Something about Never Alone drew me to it when it was originally released in November, 2014. For one, the art style of the game was striking to me. Simple, yet beaufiul, with haunting qualities. The setting was something that I was not familar with. Not just the desolate, frozen Arctic, but the story that was being told. Never Alone is a tale that is inspired by the history of the Inupiat, Alaska Native persons. You play as a young Inupiat girl named Nuna, who, along with a trusty arctic fox, is on a quest to save her villages from the ravages of two forces of nature: a brutal, blinding blizzard, and an evil being set out to destroy everything in his path. The game is indicative of life: some joy, some pain, and the need to keep going no matter what obstacles are in your path. In April 2015 Never Alone was a PlayStation Plus offering. Last week I decided to give it a chance.
Warning: some of the following might be spoiler-ish, but for the most part I avoid that when I can.
Never Alone (also known as Kisima Ingitchuna) is a side-scrolling plafformer. The game will have you jumpling, climbing, and sliding the snowy, landscape. The game offers a local co-op mode, with a friend taking over the role of the artic fox. If you tend to game solo like me, you can switch between Nuna and the fox. In Never Alone, fittingly, cooperation is vital. The two of you need each other to make through the game. There are some relatively simple puzzle mechanics, like moving crates onto see-saw-like platforms to allow you to reach higher places.
For the most part, the enemy you deal with most in the game is Mother Nature, most notably the high winds of the blizzard, which affects your jumping abilities and forward motion. Later in the game it is imperative to know how to use that wind to your advantage. There are some icy slopes, crushing ice blocks and treacherous falls. A menacing polar bear makes a couple of appearances, but besides the Big Bad and a towering figure at the end of the game, it is largely Nuna and the fox against the Arctic. Nuna does find a bolo, a weapon used mainly to destroy icy obstacles in your path or utilize the fallen ice to reach other areas.
On the PS4, the game runs very smoothly. Nuna looks very much like a youthful child in the snow, with energetic leaps and bounds, and the hood of her coat flapping with the wind. The artic fox felt graceful and responsive. The mechanics are solid. You can get to ledges and move things around with few issues. The only issues I ran upon were in switching from one character to the next. For the most part, I could do it without problems, but when things got hectic towards the end of the game there were spots where it took some dexterity to move characters around while swapping and navagating through wind and ice and moving platforms. That could just be from my big hands fumbling with the controller. Hey, it happens.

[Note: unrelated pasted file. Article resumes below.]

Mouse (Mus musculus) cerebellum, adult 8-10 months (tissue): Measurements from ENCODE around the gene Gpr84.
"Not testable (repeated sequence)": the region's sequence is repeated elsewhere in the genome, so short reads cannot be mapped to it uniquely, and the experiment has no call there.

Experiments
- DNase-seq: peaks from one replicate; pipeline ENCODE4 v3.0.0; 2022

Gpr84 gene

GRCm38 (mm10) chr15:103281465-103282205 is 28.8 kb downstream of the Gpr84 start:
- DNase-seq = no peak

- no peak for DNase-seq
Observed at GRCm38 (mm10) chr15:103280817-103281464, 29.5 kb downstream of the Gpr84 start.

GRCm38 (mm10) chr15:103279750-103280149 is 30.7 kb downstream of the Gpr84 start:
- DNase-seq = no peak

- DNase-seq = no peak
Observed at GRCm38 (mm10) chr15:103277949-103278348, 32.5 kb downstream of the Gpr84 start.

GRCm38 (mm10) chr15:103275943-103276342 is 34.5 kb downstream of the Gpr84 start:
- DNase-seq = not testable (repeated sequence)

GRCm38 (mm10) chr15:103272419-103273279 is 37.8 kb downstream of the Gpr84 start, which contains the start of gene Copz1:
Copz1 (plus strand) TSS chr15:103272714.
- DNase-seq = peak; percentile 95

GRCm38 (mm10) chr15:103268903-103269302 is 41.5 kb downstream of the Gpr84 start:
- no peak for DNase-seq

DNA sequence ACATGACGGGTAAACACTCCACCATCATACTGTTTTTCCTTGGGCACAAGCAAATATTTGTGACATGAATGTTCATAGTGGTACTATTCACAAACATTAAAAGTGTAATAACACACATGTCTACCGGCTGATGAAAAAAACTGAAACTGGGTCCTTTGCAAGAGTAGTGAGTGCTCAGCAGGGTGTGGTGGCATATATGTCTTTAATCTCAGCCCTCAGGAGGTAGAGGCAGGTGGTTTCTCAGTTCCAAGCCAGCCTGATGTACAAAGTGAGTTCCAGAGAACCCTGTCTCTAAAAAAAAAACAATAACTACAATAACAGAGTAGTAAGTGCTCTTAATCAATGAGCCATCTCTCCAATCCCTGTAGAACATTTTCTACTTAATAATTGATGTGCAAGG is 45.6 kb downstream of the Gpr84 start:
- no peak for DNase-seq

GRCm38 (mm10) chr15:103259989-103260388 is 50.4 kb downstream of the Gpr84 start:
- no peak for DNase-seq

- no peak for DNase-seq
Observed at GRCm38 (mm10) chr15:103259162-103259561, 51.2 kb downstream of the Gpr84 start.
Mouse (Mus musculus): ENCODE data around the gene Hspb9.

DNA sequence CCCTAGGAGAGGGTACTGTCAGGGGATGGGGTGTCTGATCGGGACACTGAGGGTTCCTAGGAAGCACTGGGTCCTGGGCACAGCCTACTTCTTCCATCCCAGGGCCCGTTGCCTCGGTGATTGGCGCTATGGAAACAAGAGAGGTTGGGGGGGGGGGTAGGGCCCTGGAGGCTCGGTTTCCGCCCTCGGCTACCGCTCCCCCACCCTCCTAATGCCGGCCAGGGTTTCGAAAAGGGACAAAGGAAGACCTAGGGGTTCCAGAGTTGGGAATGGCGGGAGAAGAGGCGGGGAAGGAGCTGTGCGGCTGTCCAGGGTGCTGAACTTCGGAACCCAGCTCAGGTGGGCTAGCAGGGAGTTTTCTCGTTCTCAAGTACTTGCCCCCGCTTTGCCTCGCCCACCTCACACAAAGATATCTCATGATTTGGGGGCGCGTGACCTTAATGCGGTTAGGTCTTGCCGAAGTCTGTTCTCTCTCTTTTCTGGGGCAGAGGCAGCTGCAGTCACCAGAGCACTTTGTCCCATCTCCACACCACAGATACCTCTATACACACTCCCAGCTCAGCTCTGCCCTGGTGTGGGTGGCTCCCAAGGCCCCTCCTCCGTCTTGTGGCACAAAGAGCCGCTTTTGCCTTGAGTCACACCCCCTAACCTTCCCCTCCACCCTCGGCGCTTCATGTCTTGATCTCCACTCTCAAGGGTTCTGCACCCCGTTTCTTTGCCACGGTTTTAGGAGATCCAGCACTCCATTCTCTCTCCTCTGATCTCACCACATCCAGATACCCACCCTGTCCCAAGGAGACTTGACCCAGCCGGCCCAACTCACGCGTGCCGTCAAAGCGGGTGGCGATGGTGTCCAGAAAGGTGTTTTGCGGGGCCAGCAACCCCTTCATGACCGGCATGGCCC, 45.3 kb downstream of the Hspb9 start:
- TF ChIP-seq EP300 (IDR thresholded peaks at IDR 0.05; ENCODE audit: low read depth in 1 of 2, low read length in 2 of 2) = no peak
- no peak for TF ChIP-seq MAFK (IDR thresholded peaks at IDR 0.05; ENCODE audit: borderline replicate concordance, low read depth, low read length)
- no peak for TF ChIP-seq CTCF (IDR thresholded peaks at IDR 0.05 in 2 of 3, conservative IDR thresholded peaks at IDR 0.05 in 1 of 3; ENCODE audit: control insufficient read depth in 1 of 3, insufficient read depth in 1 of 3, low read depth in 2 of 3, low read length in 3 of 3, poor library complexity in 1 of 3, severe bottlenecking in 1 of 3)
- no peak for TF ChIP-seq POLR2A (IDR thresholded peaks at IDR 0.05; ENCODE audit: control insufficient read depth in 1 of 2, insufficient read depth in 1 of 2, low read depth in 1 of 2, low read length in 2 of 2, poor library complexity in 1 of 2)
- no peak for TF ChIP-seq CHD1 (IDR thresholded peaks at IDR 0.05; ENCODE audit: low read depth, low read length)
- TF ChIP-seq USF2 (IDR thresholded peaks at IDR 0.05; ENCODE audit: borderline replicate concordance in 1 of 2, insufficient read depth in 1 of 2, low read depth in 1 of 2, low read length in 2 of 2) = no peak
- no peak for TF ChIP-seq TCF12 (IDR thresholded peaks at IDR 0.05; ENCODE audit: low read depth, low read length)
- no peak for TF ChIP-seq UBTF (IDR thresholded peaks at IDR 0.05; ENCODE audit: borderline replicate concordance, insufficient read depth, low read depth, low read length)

What made this game stand apart from others is the importance of cultural education. I appreciate more diversity in storytellng and the characters we inhabit. If, like me, you have no awareness of the Inupiat or their way of life from past to present, Never Alone gives you a history lesson from beginning to end. When you discover and touch a white owl that occasionally appears, it unlocks a brief video about an aspect of Inupiat history with interviews and photos. I found them incredibly fascinating and they enriched the game experience. While you can watch them at any time and in any order once unlocked, they are meant to be watched as you discover them because they tie into something that you are experiencing in-game. After watching them, it makes sense not to have a series of enemies coming at you. Killing creatures without purpose is antithetical to their way of live. Creatures are respected, and if they are killed they are to be utilized for their resources. I leave most of them for you to explore, but I laughed when I found out what Inupiat folklore has to say about Auroras and why children are terrified of them. Of course, the depiction of them in the game might creep you out as well.
Never Alone was developed in a collaboration between Upper One Games (developer), E-Line Media (publisher), and the Cook Inlet Tribal Council. As a result, the game carries an authenticity and shows respect for the culture and folklore of the Inupiat and the indigenous peoples of Alaska. The game is charming, harrowing, and elightening all at once. It will take a few hours at the most to get through the game and unlock the educational segments. A DLC add-on, entitled Foxtales, adds some additional story and gameplay. I do not own it or have played it but it is available. If you are looking for something a little different than the usual fare, give Never Alone a try. I am glad that I did.
Header and closing image via the Never Alone official site and Steam page. All others were captured using the PS4's share function.